WildEarth Guardians

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Holding Colorado’s Governor accountable for chronically understaffing his air permitting agency

WildEarth Guardians v. Polis
Case No.
Date Filed
June 22, 2022
State, Venue
Colorado, Weld County District Court
Katherine Merlin
Colorado has a backlog of hundreds of pending permit applications for operating permits for “major sources” of air pollution, including the four Bonanza oil and gas production facilities involved in this lawsuit. Many of these facilities have never received an operating permit from the state and still haven’t, despite a hard deadline of 18 months for the state to approve or deny these permit applications. With Guardians first suit against Colorado over this backlog the agencies responsible for overseeing permitting (the Colorado Department of Public Health and Environment and its subsection the Air Pollution Control Division) argued to the court that these agencies were under-resourced and could not comply with the law despite their best efforts. Although the state is required by law to maintain adequate staffing for these agencies – and charge polluters appropriate fees to cover these costs – Colorado is chronically starving these agencies of the resources they need to comply with the law and protect people and the environment from harmful air pollution.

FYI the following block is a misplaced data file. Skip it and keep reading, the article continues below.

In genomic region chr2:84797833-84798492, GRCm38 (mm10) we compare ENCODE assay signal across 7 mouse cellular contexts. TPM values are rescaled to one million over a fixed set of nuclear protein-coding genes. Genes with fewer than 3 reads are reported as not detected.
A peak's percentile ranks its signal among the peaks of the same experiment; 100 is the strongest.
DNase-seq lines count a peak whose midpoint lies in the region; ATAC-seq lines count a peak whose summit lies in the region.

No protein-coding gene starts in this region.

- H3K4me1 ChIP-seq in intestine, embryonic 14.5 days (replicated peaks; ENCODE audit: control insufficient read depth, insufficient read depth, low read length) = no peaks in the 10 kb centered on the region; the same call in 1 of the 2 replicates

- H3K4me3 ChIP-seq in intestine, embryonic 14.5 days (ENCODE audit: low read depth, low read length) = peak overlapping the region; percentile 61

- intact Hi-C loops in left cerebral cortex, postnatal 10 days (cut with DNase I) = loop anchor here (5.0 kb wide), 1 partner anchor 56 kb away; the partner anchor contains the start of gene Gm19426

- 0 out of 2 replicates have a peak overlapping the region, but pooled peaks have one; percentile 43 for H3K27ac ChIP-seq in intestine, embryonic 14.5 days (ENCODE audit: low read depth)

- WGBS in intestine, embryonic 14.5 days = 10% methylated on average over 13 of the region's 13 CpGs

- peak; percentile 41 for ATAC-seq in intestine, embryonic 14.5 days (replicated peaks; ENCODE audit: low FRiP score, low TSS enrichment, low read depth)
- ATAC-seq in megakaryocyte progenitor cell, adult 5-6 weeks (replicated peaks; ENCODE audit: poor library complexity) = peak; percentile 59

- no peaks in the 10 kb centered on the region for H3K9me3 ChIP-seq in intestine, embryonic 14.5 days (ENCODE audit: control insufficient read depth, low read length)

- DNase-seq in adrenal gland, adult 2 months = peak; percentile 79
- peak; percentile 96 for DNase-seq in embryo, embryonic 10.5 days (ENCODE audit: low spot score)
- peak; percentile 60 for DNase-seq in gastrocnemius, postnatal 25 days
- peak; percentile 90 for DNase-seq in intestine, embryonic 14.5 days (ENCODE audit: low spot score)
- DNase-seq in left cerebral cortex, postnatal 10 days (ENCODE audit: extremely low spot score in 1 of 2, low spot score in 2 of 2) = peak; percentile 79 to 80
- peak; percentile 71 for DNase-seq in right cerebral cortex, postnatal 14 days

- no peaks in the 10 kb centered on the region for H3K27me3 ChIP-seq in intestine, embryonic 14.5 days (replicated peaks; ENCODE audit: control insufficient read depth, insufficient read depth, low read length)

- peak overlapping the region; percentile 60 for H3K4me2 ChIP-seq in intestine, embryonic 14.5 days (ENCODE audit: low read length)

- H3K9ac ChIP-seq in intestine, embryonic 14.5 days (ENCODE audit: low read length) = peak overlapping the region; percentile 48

This situation is unacceptable. Judge Lyons of Weld County District Court agreed, and on March 23, 2023 granted Guardians requested relief by ordering the state to put these draft permits out for public comment by April 15, 2023, to submit the permits to EPA for its approval by June 14, 2023, and to take final action on these permits within 60 days if the EPA did not object to them. Additionally, the Judge noted that she was “troubled that this case appears to represent a larger trend of Defendants routinely exceeding the statutory deadline for approving or disapproving applications for renewable operating permits.”

Colorado does not permit the automatic recovery of attorney’s fees in successful cases against the state the way that the Federal government does. Guardians requested a fee award under a Colorado statute which allows fees to be awarded against parties who brought, maintained, or defended an action that lacked substantial justification: that was frivolous, groundless, or vexatious. Although she did not grant Guardians an award of attorney’s fees for the state’s arguably frivolous and vexatious defenses against their indefensible conduct, she warned the agencies that she was “remarkably close to concluding that Defendants defended a civil action that lacked substantial justification based on their unreasonable request for indefinite delay” and that “[s]hould the same conduct persist in the future and again be accompanied by a request for indefinite delay, the Court may not be willing to make the same finding since repeated conduct would suggest Defendants are engaged in a willful pattern of statutory violations.”

Guardians will continue this important work in holding Colorado agencies accountable for their failure to protect the public and the environment from big polluters. Until these agencies maintain adequate staffing to comply with their statutory duties, start enforcing the air pollution laws which are already on the books – and charge polluters appropriate fees to do so – Guardians will keep bringing lawsuits against them.